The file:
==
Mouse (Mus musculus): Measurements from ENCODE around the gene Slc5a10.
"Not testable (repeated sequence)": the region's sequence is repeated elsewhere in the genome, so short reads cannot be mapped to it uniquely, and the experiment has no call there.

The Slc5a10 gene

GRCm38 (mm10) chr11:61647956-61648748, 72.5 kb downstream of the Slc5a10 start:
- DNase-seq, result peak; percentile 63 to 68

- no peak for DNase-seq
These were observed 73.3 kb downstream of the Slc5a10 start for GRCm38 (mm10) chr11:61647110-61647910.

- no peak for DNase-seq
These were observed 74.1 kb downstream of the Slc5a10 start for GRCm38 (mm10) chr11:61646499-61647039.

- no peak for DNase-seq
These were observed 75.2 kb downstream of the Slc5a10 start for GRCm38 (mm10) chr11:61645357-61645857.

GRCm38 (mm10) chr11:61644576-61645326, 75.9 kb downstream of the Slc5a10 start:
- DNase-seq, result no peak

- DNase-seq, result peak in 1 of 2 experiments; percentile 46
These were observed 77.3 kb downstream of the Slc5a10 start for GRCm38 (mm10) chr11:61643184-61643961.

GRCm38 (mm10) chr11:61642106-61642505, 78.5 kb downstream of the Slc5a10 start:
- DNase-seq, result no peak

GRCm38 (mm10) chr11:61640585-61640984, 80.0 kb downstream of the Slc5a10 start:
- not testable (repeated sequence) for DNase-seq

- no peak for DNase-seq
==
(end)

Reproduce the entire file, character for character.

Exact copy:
Mouse (Mus musculus): Measurements from ENCODE around the gene Slc5a10.
"Not testable (repeated sequence)": the region's sequence is repeated elsewhere in the genome, so short reads cannot be mapped to it uniquely, and the experiment has no call there.

The Slc5a10 gene

GRCm38 (mm10) chr11:61647956-61648748, 72.5 kb downstream of the Slc5a10 start:
- DNase-seq, result peak; percentile 63 to 68

- no peak for DNase-seq
These were observed 73.3 kb downstream of the Slc5a10 start for GRCm38 (mm10) chr11:61647110-61647910.

- no peak for DNase-seq
These were observed 74.1 kb downstream of the Slc5a10 start for GRCm38 (mm10) chr11:61646499-61647039.

- no peak for DNase-seq
These were observed 75.2 kb downstream of the Slc5a10 start for GRCm38 (mm10) chr11:61645357-61645857.

GRCm38 (mm10) chr11:61644576-61645326, 75.9 kb downstream of the Slc5a10 start:
- DNase-seq, result no peak

- DNase-seq, result peak in 1 of 2 experiments; percentile 46
These were observed 77.3 kb downstream of the Slc5a10 start for GRCm38 (mm10) chr11:61643184-61643961.

GRCm38 (mm10) chr11:61642106-61642505, 78.5 kb downstream of the Slc5a10 start:
- DNase-seq, result no peak

GRCm38 (mm10) chr11:61640585-61640984, 80.0 kb downstream of the Slc5a10 start:
- not testable (repeated sequence) for DNase-seq

- no peak for DNase-seq